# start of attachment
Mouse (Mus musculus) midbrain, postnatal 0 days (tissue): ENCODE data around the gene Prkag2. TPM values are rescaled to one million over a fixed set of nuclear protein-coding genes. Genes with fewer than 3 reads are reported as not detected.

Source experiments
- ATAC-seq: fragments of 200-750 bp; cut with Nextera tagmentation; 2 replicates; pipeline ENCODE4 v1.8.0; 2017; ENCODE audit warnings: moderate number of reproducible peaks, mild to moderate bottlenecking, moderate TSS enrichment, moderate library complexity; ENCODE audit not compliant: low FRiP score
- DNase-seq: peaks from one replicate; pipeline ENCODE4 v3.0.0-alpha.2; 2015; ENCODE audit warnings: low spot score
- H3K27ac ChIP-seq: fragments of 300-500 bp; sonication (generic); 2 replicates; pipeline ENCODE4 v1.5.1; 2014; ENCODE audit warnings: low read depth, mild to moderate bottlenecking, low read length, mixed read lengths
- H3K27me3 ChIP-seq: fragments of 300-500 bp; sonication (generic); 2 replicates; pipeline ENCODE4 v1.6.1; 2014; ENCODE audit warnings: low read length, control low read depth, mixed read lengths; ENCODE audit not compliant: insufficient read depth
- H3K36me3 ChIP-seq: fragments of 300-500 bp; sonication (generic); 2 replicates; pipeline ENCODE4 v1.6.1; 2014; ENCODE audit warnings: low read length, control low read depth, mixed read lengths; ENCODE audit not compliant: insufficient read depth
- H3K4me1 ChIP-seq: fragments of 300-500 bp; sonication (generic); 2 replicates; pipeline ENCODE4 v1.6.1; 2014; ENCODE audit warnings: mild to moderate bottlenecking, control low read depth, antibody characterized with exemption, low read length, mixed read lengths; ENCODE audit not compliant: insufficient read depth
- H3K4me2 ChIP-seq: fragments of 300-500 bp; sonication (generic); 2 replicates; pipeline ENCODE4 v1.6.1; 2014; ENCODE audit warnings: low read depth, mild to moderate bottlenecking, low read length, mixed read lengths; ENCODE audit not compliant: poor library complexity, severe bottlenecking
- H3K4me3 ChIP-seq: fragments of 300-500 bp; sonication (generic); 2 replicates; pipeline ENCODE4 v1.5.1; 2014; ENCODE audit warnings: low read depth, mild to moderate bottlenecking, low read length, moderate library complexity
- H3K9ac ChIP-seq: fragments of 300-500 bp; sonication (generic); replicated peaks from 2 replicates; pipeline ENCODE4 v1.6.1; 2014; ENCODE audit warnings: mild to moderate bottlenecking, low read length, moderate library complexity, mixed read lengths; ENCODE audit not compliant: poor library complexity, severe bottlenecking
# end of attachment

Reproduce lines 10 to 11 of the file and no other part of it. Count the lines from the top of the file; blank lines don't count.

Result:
- H3K4me3 ChIP-seq: fragments of 300-500 bp; sonication (generic); 2 replicates; pipeline ENCODE4 v1.5.1; 2014; ENCODE audit warnings: low read depth, mild to moderate bottlenecking, low read length, moderate library complexity
- H3K9ac ChIP-seq: fragments of 300-500 bp; sonication (generic); replicated peaks from 2 replicates; pipeline ENCODE4 v1.6.1; 2014; ENCODE audit warnings: mild to moderate bottlenecking, low read length, moderate library complexity, mixed read lengths; ENCODE audit not compliant: poor library complexity, severe bottlenecking